Here I am, surrounded by code and tick-boxes and sketches. My desktop is a patchwork of tiny screenshots and hastily flung-together type and colour swatches. For the umpteenth time, I've gone and started building myself another blog.

All it takes is for two or three interests floating about in my head to start overlapping; film and music or music and design or design and film. Within a fraction of a second, the blogging lobe of my brain is informed of the resulting Venn diagram intersection.

And then that's it: I must become the authority and curator and arbiter of this subject; I must blog about it incessantly and passionately; I must register a witty but memorable URL somewhere (usually an abstruse reference to a lyric from a b-side or a misheard line of dialogue); I must establish a sensible yet charmingly unique taxonomy of categories and tags.

I've been doing this for ten years. Every six months or so, I have This Great Idea. It takes over every waking hour until … it doesn't. You see, if those ten years have taught me anything, it's that my attention span is unlikely to commit to any idea for very long. An initial flurry of fired-up and considered posts will gradually peter out to nothing. And then it just sits there, the carcass of an interest that once flashed across my mind.

Why do I keep doing this? The problem is that I enjoy this stage, the design of it, more than the actual day-to-day writing of posts. I get great satisfaction out of carefully crafting a containment for it, a designed vessel for thinks and links. It's the rewarding process of an architect – I prefer building a site to inhabiting it.

And yet, here I go again.

But maybe it's time to admit defeat. When blogging first appeared in the early-noughties, it opened a secret back door into the fourth estate. It promised true journalistic democracy, intellectual freedom, discourse without barriers (plus an opportunity for easily-distractible designers to waste their time playing with CSS). But the shape of the web has changed considerably in that time. It's no longer the wild frontier that it once was – it's been settled and gentrified, all the rough corners and punk-lite potential worn down. Web 2.0 is a quaint memory.

Does the humble "web log" have a place in this glossier, app-ier world? Obsessively designed or not, are personal journals still relevant? Some think not. While I've been busy chasing my tail, someone somewhere decided that the blog is dead.

I'm not sure from where this edict was first issued, but it's been echoed by many voices in the last couple of years (ironically, mostly by bloggers). Have reports of its death been greatly exaggerated … or merely prescient?

We now have a thousand ways to get our voices heard online. Soapboxes abound, from Twitter to Instagram to Facebook to YouTube. Who can be bothered to sit down and write a couple of hundred words about their day when they can just squawk it all into a tweet in a matter of seconds?

But this isn't a case of one new way coming along and replacing the old way, as might happen a bit more tidily in the physical world. This is about mutation.

Blogs haven't been replaced, you see, they've been purified. The common characteristics of the medium have never settled long enough for a definitive definition to ever hold for long. The scales and rhythms and voices of blogs are wild variables, but they are all essentially the same: they are chronologies; acts of publishing over a period of time. And this is essentially what all those other platforms do, it's just that they've become specialised in very specific methods of blogging: micro-; picture–; video–; etc.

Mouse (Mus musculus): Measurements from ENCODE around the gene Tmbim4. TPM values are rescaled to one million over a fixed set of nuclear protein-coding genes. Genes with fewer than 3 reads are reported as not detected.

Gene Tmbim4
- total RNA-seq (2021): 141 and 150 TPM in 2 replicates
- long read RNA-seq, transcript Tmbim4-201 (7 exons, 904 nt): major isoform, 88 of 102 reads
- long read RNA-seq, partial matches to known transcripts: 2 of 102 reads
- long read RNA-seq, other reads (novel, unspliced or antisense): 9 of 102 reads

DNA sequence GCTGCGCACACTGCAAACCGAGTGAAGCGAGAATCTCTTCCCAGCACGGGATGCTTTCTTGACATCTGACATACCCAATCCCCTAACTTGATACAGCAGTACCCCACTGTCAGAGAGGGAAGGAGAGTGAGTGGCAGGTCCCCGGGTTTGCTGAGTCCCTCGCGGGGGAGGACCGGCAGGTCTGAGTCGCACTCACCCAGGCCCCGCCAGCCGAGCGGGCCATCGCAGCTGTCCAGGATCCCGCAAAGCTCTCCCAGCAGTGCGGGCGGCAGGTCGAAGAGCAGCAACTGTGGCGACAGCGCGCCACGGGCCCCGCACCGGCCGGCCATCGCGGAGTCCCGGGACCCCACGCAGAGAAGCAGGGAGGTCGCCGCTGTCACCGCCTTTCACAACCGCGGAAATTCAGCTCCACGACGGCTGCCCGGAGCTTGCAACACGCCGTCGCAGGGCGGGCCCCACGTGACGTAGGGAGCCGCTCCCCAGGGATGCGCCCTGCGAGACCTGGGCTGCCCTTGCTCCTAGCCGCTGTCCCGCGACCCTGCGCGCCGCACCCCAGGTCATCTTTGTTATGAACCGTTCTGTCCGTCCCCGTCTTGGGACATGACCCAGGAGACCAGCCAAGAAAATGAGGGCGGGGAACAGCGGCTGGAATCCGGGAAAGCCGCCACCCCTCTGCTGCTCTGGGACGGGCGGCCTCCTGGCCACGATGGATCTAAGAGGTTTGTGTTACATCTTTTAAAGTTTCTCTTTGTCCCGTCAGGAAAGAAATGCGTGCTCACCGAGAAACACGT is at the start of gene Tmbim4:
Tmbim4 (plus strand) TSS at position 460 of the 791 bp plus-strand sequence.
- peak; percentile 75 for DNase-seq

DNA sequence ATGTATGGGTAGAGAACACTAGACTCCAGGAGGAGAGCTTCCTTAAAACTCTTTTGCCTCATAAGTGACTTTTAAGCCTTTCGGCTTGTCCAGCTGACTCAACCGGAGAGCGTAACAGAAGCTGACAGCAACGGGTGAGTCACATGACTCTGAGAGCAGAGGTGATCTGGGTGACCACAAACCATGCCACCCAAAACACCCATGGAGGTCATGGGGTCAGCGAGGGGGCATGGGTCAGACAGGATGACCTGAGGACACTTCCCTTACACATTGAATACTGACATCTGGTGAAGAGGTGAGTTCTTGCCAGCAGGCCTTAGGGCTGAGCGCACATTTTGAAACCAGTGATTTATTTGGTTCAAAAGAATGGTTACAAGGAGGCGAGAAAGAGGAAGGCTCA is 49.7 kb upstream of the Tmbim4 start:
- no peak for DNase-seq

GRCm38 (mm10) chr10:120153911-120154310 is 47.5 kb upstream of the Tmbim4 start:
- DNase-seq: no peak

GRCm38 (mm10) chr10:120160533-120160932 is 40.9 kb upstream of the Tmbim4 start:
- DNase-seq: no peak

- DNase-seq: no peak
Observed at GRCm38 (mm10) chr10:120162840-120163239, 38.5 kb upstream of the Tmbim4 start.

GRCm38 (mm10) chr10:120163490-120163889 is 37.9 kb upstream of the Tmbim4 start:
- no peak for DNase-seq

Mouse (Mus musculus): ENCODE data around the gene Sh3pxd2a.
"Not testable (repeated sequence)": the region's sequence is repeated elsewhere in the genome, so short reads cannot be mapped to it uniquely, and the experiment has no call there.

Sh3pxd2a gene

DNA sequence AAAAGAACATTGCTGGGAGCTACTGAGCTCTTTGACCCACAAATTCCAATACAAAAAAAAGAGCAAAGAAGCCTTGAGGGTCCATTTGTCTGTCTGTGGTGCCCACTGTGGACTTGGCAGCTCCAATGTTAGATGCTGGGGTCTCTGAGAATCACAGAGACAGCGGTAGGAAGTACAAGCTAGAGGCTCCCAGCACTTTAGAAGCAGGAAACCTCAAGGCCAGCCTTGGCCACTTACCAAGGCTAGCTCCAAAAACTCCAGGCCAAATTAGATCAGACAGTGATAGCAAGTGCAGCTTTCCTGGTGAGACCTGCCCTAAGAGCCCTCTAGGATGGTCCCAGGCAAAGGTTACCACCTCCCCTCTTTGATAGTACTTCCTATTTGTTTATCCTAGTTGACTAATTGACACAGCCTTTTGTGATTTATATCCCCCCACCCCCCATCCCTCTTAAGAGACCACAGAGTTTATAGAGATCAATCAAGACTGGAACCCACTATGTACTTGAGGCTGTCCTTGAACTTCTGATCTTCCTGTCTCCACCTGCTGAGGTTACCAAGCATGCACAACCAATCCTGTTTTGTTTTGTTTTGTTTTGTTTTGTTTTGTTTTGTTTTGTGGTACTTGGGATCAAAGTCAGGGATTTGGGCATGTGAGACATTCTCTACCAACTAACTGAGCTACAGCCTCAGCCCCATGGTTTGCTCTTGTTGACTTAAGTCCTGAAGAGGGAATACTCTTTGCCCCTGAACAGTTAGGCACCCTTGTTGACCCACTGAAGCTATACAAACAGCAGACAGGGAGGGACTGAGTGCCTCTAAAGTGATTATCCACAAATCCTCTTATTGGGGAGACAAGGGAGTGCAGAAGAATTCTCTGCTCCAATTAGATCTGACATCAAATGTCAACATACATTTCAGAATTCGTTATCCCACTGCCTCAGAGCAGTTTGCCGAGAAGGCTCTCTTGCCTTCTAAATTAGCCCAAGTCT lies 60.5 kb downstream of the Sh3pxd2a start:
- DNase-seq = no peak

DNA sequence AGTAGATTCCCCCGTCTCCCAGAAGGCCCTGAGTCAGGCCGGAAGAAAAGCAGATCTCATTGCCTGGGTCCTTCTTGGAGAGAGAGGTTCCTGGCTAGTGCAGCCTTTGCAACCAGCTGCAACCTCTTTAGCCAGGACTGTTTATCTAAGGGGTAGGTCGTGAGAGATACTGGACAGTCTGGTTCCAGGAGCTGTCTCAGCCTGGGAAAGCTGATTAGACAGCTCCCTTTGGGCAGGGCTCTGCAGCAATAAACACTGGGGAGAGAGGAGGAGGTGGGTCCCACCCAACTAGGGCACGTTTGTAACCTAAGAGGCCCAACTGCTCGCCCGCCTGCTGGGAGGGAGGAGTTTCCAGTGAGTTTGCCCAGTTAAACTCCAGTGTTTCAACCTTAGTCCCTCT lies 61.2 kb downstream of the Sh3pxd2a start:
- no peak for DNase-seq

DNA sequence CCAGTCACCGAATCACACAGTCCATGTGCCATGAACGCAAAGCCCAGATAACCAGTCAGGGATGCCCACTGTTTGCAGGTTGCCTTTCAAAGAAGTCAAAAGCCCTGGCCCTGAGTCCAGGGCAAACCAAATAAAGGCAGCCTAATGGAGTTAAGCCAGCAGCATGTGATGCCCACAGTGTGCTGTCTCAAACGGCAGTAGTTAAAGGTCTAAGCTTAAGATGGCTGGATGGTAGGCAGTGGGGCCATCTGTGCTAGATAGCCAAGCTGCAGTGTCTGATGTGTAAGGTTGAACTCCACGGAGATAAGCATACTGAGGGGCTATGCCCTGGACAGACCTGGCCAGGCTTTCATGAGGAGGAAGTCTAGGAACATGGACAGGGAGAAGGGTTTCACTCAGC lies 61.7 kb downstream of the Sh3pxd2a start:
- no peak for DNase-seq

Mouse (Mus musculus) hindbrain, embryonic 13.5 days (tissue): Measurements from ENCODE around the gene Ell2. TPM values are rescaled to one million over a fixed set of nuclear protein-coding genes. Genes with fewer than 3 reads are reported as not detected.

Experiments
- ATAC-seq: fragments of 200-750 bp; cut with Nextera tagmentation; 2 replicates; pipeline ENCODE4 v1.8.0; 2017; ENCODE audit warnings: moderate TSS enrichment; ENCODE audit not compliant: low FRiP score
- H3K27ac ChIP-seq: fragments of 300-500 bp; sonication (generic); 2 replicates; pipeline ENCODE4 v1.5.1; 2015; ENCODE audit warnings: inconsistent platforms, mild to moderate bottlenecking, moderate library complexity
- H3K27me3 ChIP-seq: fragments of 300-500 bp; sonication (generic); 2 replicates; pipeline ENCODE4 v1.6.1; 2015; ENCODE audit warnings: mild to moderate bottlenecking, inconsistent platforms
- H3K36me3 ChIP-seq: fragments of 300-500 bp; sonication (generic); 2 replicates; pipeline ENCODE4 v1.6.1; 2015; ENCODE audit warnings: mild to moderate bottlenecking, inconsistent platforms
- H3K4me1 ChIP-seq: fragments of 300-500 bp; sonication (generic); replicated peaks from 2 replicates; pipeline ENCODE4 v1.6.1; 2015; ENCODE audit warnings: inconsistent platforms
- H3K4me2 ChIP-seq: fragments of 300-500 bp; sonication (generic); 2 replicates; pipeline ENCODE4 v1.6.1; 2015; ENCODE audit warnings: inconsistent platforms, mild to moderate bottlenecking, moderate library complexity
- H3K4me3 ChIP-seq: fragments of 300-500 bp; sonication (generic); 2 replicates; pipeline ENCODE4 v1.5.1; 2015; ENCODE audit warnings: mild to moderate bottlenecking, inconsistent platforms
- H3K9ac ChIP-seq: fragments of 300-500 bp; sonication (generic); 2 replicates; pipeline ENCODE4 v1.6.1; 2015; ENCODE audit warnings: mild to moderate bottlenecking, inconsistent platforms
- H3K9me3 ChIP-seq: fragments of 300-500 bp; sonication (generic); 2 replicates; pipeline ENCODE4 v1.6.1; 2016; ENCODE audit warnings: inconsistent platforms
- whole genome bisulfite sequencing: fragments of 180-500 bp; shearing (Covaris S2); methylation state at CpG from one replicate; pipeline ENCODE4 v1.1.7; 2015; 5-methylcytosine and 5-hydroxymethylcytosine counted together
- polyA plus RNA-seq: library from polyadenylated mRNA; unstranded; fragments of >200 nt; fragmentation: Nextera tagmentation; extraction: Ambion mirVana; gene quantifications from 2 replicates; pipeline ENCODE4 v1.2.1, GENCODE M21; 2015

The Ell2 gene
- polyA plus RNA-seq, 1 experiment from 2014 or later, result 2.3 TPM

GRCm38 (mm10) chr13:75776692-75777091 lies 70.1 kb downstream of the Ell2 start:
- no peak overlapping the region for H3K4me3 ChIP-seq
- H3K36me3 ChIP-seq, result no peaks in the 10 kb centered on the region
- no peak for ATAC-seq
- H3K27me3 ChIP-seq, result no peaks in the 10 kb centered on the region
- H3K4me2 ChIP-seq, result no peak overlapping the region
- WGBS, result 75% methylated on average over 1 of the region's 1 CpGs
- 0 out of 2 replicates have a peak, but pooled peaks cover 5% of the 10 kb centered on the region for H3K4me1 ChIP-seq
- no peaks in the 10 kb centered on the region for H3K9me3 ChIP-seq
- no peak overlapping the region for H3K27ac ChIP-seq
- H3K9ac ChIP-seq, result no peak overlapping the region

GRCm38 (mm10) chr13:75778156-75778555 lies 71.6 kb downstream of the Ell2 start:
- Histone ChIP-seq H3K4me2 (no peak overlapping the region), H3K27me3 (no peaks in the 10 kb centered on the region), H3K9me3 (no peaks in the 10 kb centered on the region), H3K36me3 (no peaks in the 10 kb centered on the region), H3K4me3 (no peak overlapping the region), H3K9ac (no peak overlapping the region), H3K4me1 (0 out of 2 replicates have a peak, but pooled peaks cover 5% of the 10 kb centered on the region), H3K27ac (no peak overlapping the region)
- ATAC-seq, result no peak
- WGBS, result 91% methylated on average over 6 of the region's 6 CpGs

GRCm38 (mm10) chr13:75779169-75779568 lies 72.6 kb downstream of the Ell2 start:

If you push the format of blogging to one extreme or other, you'll find a network or platform that serves that specialist activity. If you want to publish a long-form written piece but don't want to waste your life tweaking Wordpress stylesheets, there's Medium, a kind of pre-fab multi-author über-blog. Or if you like the idea of having a blog and you don't really enjoy blogging, there's Tumblr.

But even now, amongst all these more tightly-defined services and networks, the traditional blog persists. With so much of this other activity happening through pre-designed platforms, there's something incredibly rewarding about visiting a site that is 100% personal. And this is where I keep returning, keep tail-chasing, inspired by the idiosyncrasies of the likes of, and, web-auteurs playing with the idea of blogging and what a blog should look like.

Frank Chimero describes his site as a quiet, cluttered cottage in the country, a response to the increasingly disparate and frantic activity we each smear across the web. As he puts it, the prevailing model of "a silo for each little thing that you make … networks sorted by what things are, rather than who made them" isn't that appealing.

It may seem old-fashioned (SO ten years ago), but there is something comforting about having your own little homepage away from the social noise, somewhere with your stuff in it. It's the purest form of web: sites boasting content and container created by single voices.

It's hard to imagine what the web could've ended up had it evolved down a different path, but it was certainly never pre-destined to be dominated by the reverse-chronological streams of published material that we take for granted. It could've easily gone another way, but for one or a million reasons, the web we have in our universe is entirely governed by 2.0 foundations.

So in a broader sense, the blog isn't dead at all, it's just that it's difficult to see because it's become dominant and dispersed. They haven't gone away, they're everywhere. There needs to be a blog about this.

Written for MacUser